Thursday, 21 February, 2019

Global cyber sting shuts down dark web bazaars

Hansa Market shut down Global cyber sting shuts down dark web bazaars
Nellie Chapman | 23 July, 2017, 10:27

AlphaBay's takedown was led by the USA and involved cooperation by law enforcement around the world: Thailand, the Netherlands, Lithuania, Canada, the United Kingdom, and France all pitched in, as well as the European law enforcement agency Europol.

AlphaBay mysteriously went offline earlier this month, prompting speculation among its users that authorities had seized the site.

According to a U.S. indictment opened Thursday, Cazes created AlphaBay in July 2014 to host, via the anonymizing Tor network, a wide range of illicit trade and money laundering.

Europol said the coordinated law enforcement action in Europe and the U.S. makes it "one of the most sophisticated takedown operations ever seen in the fight against criminal activities online".

"The dark net is not a place to hide", Sessions said.

"This is likely one of the most important criminal investigations of the year - taking down the largest dark net marketplace in history", he added.

AlphaBay itself operated for more than 2 years and eclipsed the previous titleholder for the largest online illegal market, Silk Road, which was shut down in 2013.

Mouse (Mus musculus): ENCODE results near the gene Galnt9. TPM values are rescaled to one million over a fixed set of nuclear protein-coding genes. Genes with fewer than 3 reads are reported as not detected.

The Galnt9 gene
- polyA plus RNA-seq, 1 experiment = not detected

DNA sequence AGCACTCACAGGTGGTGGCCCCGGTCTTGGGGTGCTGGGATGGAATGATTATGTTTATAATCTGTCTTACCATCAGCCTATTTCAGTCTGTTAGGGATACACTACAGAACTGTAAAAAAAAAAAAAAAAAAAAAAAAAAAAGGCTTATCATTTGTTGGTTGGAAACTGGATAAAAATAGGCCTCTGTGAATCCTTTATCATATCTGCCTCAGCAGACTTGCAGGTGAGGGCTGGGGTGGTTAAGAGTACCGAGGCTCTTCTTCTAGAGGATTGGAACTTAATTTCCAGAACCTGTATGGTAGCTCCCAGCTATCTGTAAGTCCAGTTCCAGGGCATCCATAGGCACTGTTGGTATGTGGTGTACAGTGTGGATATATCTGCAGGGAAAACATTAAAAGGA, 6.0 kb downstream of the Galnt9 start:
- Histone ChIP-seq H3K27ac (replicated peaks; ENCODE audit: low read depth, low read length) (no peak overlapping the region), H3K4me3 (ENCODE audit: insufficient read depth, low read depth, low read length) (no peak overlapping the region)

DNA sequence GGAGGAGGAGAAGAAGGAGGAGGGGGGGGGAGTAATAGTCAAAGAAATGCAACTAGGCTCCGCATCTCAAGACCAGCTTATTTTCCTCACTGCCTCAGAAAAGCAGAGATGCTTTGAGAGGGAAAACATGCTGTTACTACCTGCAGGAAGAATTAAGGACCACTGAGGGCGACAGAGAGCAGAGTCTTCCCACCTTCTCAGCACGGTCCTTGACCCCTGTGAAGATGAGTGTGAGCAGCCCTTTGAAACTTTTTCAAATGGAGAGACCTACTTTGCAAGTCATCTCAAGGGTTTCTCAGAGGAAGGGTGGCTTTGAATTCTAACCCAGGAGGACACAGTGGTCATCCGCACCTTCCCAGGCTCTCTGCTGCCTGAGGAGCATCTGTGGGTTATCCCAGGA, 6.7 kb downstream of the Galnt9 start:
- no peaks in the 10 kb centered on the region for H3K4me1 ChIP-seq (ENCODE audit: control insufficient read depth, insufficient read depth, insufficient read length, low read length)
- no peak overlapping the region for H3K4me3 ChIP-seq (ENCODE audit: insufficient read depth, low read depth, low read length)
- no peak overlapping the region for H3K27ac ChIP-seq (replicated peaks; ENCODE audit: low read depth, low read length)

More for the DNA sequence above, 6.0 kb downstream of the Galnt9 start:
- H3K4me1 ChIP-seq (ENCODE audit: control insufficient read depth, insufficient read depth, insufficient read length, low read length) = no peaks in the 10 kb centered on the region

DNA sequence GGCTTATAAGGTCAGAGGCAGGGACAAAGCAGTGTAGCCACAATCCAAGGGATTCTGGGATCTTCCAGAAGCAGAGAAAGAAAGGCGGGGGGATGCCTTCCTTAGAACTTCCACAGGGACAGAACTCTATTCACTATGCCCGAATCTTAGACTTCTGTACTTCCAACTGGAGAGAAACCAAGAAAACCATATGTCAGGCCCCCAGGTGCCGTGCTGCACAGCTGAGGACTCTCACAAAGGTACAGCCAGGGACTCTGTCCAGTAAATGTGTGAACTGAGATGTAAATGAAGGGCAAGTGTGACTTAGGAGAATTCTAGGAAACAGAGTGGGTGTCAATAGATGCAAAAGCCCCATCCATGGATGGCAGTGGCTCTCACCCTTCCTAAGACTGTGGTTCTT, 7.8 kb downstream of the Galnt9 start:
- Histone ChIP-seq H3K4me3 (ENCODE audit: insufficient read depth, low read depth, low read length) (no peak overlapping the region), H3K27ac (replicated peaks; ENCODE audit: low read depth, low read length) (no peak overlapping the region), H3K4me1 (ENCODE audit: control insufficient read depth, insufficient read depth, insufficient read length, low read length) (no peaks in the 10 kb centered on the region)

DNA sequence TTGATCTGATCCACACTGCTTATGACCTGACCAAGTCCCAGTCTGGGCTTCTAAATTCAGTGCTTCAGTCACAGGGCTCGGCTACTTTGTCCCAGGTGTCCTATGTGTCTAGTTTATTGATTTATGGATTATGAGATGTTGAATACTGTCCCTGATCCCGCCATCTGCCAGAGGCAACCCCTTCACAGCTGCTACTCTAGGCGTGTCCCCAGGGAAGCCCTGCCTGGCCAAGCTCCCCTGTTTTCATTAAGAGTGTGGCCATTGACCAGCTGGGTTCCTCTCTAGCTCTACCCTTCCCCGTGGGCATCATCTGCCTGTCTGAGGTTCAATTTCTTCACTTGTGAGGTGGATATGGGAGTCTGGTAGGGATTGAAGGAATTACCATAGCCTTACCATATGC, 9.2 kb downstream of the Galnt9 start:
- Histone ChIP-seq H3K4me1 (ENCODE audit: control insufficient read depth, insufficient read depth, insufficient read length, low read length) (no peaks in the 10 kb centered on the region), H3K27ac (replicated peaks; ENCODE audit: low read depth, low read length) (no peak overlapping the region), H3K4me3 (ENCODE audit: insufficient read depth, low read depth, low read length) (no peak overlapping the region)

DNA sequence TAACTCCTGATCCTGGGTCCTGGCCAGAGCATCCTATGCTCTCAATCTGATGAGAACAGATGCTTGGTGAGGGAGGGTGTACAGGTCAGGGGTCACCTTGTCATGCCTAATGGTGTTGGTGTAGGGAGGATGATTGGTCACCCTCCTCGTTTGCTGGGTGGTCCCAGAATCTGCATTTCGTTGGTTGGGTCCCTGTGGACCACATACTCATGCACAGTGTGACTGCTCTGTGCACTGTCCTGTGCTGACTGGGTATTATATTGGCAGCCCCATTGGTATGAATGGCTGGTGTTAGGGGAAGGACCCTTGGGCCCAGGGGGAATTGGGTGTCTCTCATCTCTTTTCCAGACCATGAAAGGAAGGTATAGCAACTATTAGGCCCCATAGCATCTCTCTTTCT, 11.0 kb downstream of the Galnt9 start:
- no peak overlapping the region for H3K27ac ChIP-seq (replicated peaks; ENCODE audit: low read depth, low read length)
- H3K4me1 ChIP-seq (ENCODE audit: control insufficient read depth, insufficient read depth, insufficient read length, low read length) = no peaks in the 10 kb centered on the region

Hansa was the "third largest criminal marketplace on the dark web", the agency said, trading similarly high volumes in illicit drugs and other commodities.

Two weeks and a day after the arrest of Alexandre Cazes, 25 years old, a He that led the big life in Thailand, the u.s. department of justice shed some light on this matter. The take-down of the two largest criminal dark web markets in the world by European and American law enforcement authorities shows the important and necessary result of global cooperation to fight this criminality.

Dutch authorities were able to take control of the Hansa site on June 20 and allowed it to continue operating in order to gain information about those using it to traffic illegal drugs and weapons.

Cazes had set up a site that allowed you to buy and sell anonymously on the Internet of hard drugs such as fentanyl and heroin, forged documents, even chemicals and firearms.

Sessions added that United States security groups had attributed a number of drug-related deaths to substances sold via the sites.

Cazes had been charged in a 16-count indictment with conspiracy to: commit identity theft, engage in racketeering, distribute narcotics, commit access device fraud, and launder money.

"I have the honor of serving as attorney general", he said.

When police in Thailand raided Cazes' Bangkok home, they found his laptop "unlocked and unencrypted" and logged in with his purported administrator's account.